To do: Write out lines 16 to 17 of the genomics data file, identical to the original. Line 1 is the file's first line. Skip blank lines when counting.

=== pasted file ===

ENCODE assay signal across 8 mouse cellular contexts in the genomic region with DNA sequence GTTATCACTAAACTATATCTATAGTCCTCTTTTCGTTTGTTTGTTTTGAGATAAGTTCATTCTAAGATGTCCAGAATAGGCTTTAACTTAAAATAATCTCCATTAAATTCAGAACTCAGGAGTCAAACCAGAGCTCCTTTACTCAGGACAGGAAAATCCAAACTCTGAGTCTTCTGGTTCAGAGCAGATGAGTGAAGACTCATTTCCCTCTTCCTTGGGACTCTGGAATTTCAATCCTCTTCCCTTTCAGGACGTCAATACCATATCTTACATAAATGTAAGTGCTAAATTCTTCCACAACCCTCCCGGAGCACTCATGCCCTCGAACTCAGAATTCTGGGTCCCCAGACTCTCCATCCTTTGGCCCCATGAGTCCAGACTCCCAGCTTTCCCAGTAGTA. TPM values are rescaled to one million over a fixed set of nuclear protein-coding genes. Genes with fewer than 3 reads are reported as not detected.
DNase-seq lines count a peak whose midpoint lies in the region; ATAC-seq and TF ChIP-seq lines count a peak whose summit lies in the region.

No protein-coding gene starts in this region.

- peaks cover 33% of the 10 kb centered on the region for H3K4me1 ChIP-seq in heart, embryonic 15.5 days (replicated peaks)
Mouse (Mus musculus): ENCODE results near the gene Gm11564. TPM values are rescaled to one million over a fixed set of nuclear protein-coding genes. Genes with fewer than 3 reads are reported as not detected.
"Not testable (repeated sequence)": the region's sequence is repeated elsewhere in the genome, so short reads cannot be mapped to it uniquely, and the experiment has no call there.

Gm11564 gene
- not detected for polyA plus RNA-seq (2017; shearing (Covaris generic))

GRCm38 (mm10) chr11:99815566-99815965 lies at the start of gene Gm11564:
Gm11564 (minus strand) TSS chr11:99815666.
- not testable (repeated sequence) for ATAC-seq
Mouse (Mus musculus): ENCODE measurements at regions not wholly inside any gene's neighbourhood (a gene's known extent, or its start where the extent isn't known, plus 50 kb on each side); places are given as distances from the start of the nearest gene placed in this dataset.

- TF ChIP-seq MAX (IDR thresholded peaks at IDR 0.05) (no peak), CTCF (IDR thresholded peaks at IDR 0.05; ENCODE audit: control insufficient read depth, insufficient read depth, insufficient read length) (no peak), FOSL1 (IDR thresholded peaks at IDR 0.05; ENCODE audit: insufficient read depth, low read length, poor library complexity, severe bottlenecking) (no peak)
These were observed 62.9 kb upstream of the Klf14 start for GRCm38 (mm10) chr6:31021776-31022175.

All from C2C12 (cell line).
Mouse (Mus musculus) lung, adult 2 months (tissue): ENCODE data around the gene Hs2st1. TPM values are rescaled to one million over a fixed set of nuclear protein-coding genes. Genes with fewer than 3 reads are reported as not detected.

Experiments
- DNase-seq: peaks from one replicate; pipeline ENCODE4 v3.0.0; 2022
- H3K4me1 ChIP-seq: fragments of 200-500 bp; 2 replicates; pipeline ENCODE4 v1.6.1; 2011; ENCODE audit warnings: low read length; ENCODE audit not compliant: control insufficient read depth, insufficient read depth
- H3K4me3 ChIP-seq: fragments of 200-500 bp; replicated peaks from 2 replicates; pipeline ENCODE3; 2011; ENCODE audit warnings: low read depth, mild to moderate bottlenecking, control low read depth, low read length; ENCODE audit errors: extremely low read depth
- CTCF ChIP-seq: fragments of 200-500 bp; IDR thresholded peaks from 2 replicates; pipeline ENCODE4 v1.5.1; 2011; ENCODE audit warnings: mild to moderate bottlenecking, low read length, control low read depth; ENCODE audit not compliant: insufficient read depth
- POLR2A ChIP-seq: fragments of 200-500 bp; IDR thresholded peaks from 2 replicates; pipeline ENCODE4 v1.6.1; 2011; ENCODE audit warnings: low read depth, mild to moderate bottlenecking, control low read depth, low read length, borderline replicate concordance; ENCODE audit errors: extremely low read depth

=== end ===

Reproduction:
Mouse (Mus musculus) lung, adult 2 months (tissue): ENCODE data around the gene Hs2st1. TPM values are rescaled to one million over a fixed set of nuclear protein-coding genes. Genes with fewer than 3 reads are reported as not detected.

Experiments